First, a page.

Some MPs from northern Uganda yesterday launched a campaign to collect signatures to back their renewed call for the region to break away and form an independent country called Nile State.
The lawmakers, addressing journalists at Parliament, accused the government of discriminating the people of northern Uganda, whom they said had suffered a lot in the last 30 years.
The other grounds they advanced for their secession threat include the theft of donor money meant for the Peace Recovery and Development Plan (PRDP), the government’s proposal to allocate Amuru District land to investors for sugarcane growing, and the failure to adequately address the “nodding disease”.
However, in a quick rejoinder, the Information minister, Ms Mary Karooro Okurut, criticised the move, saying the government had done a lot for the people of northern Uganda. “It is very unfortunate that at a time when the country is moving along as a nation, anybody can talk of wanting to break away. The government is addressing all these issues and whereas some of them may not be solved today, a mechanism has been put in place to do so,” she said. But Acholi Parliamentary Forum chairperson Reagan Okumu said though the government had committed itself to rehabilitating the north after the war, it had not done so.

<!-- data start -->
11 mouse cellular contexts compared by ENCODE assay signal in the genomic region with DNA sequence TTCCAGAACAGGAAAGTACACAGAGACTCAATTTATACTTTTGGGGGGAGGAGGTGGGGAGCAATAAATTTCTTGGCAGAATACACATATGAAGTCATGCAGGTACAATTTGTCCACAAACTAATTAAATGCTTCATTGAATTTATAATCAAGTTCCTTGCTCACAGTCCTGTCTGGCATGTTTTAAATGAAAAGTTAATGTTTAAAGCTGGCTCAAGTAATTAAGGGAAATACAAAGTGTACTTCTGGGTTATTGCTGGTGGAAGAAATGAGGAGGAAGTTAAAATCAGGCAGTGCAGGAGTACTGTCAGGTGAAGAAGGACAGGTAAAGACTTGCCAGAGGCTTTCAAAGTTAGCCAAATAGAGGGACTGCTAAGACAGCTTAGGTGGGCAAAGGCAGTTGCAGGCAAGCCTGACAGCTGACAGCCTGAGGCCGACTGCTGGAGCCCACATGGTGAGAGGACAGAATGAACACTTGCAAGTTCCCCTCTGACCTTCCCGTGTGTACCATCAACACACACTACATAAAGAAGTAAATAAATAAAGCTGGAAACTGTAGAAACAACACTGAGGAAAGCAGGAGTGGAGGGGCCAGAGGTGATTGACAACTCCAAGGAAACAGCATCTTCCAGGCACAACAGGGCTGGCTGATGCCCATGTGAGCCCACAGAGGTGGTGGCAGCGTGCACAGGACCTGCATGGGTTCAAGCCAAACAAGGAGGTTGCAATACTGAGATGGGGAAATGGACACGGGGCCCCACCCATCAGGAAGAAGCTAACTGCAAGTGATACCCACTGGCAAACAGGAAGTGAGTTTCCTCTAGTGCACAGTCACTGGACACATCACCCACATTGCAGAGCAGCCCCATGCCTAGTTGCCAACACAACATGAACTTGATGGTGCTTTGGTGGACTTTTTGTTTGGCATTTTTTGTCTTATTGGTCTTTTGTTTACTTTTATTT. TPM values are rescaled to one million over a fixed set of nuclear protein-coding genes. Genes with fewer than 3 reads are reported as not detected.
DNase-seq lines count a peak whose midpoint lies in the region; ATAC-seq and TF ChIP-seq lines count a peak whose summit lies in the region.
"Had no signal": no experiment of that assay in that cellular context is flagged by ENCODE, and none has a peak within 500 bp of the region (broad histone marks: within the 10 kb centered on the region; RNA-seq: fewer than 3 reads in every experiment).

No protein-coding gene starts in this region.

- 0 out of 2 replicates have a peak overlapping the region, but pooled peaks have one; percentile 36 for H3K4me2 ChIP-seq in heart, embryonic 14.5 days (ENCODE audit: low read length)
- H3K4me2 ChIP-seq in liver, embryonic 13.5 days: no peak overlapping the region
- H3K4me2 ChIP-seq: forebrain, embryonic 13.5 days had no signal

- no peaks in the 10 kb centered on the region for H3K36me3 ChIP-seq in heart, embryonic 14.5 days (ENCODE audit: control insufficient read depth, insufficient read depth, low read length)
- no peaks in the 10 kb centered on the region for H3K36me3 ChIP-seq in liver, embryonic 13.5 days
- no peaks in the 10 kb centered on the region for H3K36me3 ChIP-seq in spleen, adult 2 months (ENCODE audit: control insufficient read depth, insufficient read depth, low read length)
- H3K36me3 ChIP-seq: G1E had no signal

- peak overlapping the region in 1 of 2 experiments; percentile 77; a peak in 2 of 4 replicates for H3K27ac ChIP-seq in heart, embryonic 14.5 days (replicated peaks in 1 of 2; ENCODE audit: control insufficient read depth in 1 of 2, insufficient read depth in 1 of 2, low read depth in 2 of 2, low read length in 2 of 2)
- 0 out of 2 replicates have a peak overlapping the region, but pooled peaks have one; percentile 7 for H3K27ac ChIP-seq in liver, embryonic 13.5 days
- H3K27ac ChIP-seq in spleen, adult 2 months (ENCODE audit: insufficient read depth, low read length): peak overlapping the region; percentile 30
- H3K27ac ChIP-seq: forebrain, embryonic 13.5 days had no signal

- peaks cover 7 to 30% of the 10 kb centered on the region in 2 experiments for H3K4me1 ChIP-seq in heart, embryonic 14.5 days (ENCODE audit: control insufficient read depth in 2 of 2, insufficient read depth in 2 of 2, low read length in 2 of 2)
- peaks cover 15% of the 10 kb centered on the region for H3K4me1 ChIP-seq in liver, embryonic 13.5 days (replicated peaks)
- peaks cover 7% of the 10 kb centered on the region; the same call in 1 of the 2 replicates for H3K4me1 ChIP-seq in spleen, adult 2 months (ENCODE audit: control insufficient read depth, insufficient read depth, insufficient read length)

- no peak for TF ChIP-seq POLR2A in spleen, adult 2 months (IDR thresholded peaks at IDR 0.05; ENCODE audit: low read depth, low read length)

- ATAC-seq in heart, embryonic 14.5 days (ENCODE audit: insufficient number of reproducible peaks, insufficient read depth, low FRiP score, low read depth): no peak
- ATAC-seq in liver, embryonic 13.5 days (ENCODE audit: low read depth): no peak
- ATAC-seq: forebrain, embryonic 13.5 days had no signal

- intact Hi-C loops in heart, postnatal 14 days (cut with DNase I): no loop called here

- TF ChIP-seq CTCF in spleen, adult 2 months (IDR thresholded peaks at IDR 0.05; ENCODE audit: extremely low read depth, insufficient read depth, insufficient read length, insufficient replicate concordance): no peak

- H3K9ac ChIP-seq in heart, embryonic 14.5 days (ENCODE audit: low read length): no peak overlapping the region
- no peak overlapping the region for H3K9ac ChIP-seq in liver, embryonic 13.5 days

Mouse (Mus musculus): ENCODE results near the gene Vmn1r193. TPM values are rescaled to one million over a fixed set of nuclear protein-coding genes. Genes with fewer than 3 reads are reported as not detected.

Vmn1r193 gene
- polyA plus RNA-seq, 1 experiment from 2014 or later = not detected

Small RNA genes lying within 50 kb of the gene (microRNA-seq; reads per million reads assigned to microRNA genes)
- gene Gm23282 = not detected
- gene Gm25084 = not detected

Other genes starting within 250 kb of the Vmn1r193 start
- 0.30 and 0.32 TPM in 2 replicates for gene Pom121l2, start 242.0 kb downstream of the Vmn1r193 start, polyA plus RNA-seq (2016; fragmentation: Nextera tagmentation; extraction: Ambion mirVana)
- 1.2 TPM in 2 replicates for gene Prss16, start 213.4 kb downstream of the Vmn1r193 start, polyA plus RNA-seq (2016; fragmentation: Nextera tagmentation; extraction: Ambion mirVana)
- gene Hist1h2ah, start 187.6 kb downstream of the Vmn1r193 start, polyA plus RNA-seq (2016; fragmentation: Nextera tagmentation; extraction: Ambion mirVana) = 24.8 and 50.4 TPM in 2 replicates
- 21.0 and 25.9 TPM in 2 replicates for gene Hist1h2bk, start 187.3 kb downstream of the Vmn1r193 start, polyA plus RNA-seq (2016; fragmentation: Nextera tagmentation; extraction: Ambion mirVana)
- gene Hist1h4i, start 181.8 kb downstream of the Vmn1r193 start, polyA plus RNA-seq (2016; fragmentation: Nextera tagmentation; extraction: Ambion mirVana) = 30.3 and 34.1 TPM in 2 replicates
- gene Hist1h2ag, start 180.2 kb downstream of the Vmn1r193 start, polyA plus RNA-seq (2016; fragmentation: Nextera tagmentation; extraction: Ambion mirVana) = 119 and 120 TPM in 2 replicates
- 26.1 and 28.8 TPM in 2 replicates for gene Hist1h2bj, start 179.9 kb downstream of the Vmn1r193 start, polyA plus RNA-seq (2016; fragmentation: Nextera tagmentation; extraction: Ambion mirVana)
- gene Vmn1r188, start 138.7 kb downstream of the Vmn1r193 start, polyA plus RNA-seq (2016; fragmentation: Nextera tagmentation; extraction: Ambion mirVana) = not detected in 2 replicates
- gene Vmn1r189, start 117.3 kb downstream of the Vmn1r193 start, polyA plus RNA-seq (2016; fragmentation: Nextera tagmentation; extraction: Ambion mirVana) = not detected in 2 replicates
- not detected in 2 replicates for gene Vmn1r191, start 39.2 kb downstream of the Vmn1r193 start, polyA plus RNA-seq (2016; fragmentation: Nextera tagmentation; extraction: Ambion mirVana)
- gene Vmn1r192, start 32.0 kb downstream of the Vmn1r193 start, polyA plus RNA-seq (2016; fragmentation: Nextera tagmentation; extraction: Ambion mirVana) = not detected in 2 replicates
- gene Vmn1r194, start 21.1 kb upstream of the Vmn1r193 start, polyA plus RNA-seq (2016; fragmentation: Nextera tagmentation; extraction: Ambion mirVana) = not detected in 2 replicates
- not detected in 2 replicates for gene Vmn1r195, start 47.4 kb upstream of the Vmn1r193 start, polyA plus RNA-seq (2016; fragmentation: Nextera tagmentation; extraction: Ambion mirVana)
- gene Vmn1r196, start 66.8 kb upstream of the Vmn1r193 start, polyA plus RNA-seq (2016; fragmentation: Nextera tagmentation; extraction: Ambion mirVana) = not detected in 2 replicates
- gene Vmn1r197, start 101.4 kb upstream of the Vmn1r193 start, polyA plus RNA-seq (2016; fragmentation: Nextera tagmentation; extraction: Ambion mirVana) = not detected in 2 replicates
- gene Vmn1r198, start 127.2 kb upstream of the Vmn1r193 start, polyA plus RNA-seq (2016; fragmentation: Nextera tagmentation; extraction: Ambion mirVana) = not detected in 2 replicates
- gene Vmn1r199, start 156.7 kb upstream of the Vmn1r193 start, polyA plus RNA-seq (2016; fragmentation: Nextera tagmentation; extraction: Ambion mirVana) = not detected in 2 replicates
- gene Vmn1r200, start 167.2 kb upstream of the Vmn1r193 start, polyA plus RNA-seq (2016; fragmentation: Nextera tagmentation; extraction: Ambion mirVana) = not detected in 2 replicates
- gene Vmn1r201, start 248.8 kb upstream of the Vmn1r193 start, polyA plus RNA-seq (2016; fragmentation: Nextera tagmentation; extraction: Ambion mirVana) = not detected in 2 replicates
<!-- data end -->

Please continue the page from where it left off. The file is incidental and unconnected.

Ms Beatrice Anywar (Kitgum Women) said the government had for a long time frustrated the people of northern Uganda. “When you move across the country, you will realise that northern Uganda is like South Sudan in terms of poor infrastructure, and a sick education system, and yet the donor funds have been swindled by the Office of the Prime Minister.
The nodding disease syndrome hasn’t ended and it is high time we broke away and formed our own government or continue to be marginalised,” She claimed that President Museveni had ordered the people of Amuru District to sign up for a sugarcane growing project against their will. “We have our oil in that particular area, where investors want to grow sugarcane and we are asking the President to take his investors to Rwakitura, where he has his own land,” she said.
For his part, the chairperson of the Greater North Parliamentary Forum, Mr Felix Okot Ogong, disagreed with the secession talk, saying the MPs should instead strive to reconcile Ugandans.
The State Minister for Northern Uganda, Ms Rebecca Atengo, declined to comment on the matter, saying she was engaged in a meeting. But Nwoya County MP Gilbert Oulanya said land was the only resource left in northern Uganda. “The President has ordered that the land be given away, and that I must be dealt with,” Mr Oulanya said. “He told my people that they must go to the Attorney General’s office to sign off the land. There must be a resolution of Parliament for this to happen.”